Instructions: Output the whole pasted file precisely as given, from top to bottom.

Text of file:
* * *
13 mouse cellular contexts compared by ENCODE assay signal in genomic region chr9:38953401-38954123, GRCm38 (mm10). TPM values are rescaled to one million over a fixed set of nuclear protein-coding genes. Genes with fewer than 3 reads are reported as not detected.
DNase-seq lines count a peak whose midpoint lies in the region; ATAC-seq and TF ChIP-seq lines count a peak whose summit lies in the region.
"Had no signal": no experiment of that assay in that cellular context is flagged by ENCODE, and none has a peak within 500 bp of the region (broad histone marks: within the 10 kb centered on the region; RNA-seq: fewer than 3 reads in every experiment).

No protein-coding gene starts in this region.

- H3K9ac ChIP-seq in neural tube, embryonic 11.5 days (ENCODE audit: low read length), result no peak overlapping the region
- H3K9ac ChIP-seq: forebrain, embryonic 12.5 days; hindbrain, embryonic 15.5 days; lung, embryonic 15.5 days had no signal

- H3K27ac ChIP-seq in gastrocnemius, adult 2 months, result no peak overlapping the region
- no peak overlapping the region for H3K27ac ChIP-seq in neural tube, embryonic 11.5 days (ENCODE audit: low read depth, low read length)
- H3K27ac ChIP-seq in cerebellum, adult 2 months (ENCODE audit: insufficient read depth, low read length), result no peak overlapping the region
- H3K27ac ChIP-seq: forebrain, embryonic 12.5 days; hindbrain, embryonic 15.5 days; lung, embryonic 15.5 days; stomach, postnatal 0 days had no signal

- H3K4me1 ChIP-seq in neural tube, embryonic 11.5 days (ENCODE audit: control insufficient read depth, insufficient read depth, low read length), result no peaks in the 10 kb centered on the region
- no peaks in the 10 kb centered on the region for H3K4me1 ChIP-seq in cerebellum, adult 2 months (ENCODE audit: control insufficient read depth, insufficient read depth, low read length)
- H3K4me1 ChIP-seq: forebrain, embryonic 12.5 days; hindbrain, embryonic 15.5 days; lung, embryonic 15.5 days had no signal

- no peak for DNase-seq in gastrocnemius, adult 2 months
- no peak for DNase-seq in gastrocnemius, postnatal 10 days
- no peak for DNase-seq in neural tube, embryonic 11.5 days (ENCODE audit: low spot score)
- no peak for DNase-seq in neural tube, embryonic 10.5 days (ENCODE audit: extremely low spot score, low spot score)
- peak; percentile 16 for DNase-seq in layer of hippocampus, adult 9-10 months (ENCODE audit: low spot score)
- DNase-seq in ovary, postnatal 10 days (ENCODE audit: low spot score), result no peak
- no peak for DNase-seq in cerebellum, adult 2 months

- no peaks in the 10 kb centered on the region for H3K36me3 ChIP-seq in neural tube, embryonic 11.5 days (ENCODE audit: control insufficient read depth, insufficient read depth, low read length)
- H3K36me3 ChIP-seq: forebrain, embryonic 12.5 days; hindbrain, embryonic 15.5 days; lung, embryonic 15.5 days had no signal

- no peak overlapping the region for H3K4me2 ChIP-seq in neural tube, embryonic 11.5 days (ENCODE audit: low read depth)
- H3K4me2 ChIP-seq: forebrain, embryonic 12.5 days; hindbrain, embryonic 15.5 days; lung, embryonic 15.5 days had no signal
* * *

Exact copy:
13 mouse cellular contexts compared by ENCODE assay signal in genomic region chr9:38953401-38954123, GRCm38 (mm10). TPM values are rescaled to one million over a fixed set of nuclear protein-coding genes. Genes with fewer than 3 reads are reported as not detected.
DNase-seq lines count a peak whose midpoint lies in the region; ATAC-seq and TF ChIP-seq lines count a peak whose summit lies in the region.
"Had no signal": no experiment of that assay in that cellular context is flagged by ENCODE, and none has a peak within 500 bp of the region (broad histone marks: within the 10 kb centered on the region; RNA-seq: fewer than 3 reads in every experiment).

No protein-coding gene starts in this region.

- H3K9ac ChIP-seq in neural tube, embryonic 11.5 days (ENCODE audit: low read length), result no peak overlapping the region
- H3K9ac ChIP-seq: forebrain, embryonic 12.5 days; hindbrain, embryonic 15.5 days; lung, embryonic 15.5 days had no signal

- H3K27ac ChIP-seq in gastrocnemius, adult 2 months, result no peak overlapping the region
- no peak overlapping the region for H3K27ac ChIP-seq in neural tube, embryonic 11.5 days (ENCODE audit: low read depth, low read length)
- H3K27ac ChIP-seq in cerebellum, adult 2 months (ENCODE audit: insufficient read depth, low read length), result no peak overlapping the region
- H3K27ac ChIP-seq: forebrain, embryonic 12.5 days; hindbrain, embryonic 15.5 days; lung, embryonic 15.5 days; stomach, postnatal 0 days had no signal

- H3K4me1 ChIP-seq in neural tube, embryonic 11.5 days (ENCODE audit: control insufficient read depth, insufficient read depth, low read length), result no peaks in the 10 kb centered on the region
- no peaks in the 10 kb centered on the region for H3K4me1 ChIP-seq in cerebellum, adult 2 months (ENCODE audit: control insufficient read depth, insufficient read depth, low read length)
- H3K4me1 ChIP-seq: forebrain, embryonic 12.5 days; hindbrain, embryonic 15.5 days; lung, embryonic 15.5 days had no signal

- no peak for DNase-seq in gastrocnemius, adult 2 months
- no peak for DNase-seq in gastrocnemius, postnatal 10 days
- no peak for DNase-seq in neural tube, embryonic 11.5 days (ENCODE audit: low spot score)
- no peak for DNase-seq in neural tube, embryonic 10.5 days (ENCODE audit: extremely low spot score, low spot score)
- peak; percentile 16 for DNase-seq in layer of hippocampus, adult 9-10 months (ENCODE audit: low spot score)
- DNase-seq in ovary, postnatal 10 days (ENCODE audit: low spot score), result no peak
- no peak for DNase-seq in cerebellum, adult 2 months

- no peaks in the 10 kb centered on the region for H3K36me3 ChIP-seq in neural tube, embryonic 11.5 days (ENCODE audit: control insufficient read depth, insufficient read depth, low read length)
- H3K36me3 ChIP-seq: forebrain, embryonic 12.5 days; hindbrain, embryonic 15.5 days; lung, embryonic 15.5 days had no signal

- no peak overlapping the region for H3K4me2 ChIP-seq in neural tube, embryonic 11.5 days (ENCODE audit: low read depth)
- H3K4me2 ChIP-seq: forebrain, embryonic 12.5 days; hindbrain, embryonic 15.5 days; lung, embryonic 15.5 days had no signal